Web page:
Tropical Storm Cindy could dump heavy rain on parts of Texas

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MIAMI (AP) Forecasters say a slightly weakened Tropical Storm Cindy is threatening to produce heavy rains and life-threatening flash flooding over a wide area of the northern Gulf Coast.

(CNN VAN photo)

The National Hurricane Center in Miami says Cindy was located at 10 a.m. CDT Wednesday about 170 miles south-southwest of Morgan City, La., and about 180 miles southeast of Galveston.

The storm has top sustained winds of 50 miles per hour and is moving toward the northwest at 10 miles per hour.

Forecasters say a tropical storm warning has been discontinued for the greater New Orleans area and other areas north and east of the mouth of the Mississippi River.

But the tropical storm warning remains in effect from the mouth of the Mississippi to San Luis Pass in Texas.

Forecasters say the storm is expected to reach the coast of southwest Louisiana and southeast Texas later Wednesday before moving inland.

Heavy rains are expected in southeast Texas, Louisiana, and southern areas of Mississippi, Alabama and the western Florida Panhandle through Thursday.

Louisiana Gov. John Bel Edwards has declared a state of emergency ahead of the storm’s landfall.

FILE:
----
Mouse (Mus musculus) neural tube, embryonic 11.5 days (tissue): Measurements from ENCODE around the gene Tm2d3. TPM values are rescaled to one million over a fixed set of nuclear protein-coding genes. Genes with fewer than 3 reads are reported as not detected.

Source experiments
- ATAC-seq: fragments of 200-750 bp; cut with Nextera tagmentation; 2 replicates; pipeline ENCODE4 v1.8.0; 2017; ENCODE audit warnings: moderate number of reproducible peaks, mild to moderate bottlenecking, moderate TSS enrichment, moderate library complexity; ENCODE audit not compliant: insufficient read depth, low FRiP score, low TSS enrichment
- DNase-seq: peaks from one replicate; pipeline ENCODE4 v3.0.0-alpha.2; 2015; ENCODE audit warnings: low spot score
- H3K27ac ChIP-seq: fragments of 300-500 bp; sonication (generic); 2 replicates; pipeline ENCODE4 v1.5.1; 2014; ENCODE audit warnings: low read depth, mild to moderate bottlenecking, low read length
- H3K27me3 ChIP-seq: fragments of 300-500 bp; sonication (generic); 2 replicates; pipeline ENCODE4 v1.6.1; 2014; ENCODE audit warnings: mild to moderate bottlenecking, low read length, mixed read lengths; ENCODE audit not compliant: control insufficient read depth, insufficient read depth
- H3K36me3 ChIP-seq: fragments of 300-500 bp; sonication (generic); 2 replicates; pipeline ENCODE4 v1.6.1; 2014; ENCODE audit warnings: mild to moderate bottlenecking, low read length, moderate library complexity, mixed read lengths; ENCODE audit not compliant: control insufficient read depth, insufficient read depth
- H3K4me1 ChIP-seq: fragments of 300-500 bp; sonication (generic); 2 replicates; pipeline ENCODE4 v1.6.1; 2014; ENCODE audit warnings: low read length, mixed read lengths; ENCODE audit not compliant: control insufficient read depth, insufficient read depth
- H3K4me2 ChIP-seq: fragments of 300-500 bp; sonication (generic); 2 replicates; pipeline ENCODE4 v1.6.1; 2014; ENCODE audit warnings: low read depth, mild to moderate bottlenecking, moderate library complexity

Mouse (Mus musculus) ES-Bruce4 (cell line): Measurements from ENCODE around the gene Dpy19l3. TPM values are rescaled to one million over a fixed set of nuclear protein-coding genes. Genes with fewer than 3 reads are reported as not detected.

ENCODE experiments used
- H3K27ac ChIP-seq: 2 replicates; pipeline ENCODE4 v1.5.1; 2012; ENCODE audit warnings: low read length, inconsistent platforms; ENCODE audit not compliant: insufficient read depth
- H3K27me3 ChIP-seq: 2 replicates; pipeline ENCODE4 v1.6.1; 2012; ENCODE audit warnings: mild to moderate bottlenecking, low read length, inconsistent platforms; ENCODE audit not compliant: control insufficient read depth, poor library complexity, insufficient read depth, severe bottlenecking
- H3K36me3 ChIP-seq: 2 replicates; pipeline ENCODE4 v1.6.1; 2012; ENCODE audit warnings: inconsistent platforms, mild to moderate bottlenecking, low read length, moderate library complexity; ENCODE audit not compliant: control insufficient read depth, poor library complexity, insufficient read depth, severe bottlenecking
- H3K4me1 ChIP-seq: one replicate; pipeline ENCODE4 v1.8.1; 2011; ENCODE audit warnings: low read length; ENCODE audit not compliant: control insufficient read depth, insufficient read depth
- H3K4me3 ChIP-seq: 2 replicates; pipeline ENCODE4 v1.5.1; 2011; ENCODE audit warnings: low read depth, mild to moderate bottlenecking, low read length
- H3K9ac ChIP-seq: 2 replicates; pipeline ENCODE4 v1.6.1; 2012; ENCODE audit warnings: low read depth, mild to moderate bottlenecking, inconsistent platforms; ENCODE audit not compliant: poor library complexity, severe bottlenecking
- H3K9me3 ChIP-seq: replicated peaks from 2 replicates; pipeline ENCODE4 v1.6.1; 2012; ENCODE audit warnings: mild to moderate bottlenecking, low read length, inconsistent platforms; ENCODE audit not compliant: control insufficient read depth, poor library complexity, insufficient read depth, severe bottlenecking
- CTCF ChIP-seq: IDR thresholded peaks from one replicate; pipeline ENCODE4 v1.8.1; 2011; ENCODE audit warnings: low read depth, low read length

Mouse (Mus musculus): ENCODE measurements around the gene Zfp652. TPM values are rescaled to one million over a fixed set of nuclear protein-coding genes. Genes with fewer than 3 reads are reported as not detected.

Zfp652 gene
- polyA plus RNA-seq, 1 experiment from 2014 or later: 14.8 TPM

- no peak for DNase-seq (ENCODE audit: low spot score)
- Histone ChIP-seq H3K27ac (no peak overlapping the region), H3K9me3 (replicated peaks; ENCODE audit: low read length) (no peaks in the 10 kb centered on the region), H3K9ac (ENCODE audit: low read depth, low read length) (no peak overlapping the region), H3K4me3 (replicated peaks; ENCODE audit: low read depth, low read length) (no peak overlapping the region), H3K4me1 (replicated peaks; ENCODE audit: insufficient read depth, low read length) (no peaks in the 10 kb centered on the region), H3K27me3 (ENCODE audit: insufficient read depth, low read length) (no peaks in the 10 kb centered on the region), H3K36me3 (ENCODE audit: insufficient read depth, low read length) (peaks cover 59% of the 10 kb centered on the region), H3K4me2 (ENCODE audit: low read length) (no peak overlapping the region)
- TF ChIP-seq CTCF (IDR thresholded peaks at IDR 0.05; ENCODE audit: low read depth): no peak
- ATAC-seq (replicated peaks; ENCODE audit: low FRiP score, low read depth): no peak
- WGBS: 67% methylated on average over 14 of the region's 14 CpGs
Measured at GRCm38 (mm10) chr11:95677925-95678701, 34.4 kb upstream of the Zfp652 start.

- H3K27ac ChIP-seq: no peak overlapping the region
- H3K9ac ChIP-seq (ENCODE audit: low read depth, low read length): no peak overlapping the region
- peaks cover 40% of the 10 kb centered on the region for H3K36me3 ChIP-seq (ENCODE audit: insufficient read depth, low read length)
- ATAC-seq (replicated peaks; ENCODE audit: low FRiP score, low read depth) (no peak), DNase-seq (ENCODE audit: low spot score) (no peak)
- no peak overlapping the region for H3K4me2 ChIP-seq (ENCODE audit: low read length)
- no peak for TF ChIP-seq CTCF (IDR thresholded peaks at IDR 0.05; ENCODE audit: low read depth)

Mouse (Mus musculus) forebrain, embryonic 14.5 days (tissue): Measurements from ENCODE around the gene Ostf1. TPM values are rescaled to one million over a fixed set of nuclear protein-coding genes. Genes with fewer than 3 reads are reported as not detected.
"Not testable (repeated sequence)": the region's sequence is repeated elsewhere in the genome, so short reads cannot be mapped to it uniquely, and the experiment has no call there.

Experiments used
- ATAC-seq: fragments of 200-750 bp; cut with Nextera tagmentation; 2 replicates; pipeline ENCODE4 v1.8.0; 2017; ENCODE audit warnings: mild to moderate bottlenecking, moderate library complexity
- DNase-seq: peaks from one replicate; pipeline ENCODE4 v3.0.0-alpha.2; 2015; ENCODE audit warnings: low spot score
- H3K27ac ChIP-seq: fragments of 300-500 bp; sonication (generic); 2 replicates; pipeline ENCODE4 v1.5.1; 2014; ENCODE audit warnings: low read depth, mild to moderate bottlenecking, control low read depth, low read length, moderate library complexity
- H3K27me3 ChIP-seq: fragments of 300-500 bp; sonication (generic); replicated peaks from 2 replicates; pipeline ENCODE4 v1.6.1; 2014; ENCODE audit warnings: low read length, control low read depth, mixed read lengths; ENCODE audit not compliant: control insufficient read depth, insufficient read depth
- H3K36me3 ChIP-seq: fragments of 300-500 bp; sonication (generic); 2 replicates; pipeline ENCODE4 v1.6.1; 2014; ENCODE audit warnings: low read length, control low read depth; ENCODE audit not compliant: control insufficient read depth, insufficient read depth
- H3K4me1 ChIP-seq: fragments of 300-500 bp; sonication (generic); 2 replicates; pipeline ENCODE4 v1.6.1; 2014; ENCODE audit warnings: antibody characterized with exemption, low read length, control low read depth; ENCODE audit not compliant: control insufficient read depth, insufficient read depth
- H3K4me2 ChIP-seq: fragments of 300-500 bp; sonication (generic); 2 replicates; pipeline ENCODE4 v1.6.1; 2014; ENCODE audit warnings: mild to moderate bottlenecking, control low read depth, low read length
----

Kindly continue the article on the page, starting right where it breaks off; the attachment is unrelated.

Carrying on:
The governor's spokesman Richard Carbo said Edwards signed the statewide declaration Wednesday morning.

Heavy rains from Tropical Storm Cindy were causing flooding Wednesday in low-lying areas along the Alabama coast.

Some roads are covered with water in the seafood village of Bayou La Batre, and police say streets are flooded on the barrier island of Dauphin Island.

Officials there have closed the beaches because of dangerously rough surf.

Double red flags are flying in Gulf Shores to warn people to stay out of the waves.

But live video feeds Wednesday showed a few people still on the beach despite rain showers and high winds.

Becca Caldemeyer says business is slow at her bait shop in Bayou La Batre because it's too windy to fish.

She says sea water is washing into marshes, but she can still get to and from work since the roads aren't completely covered with water.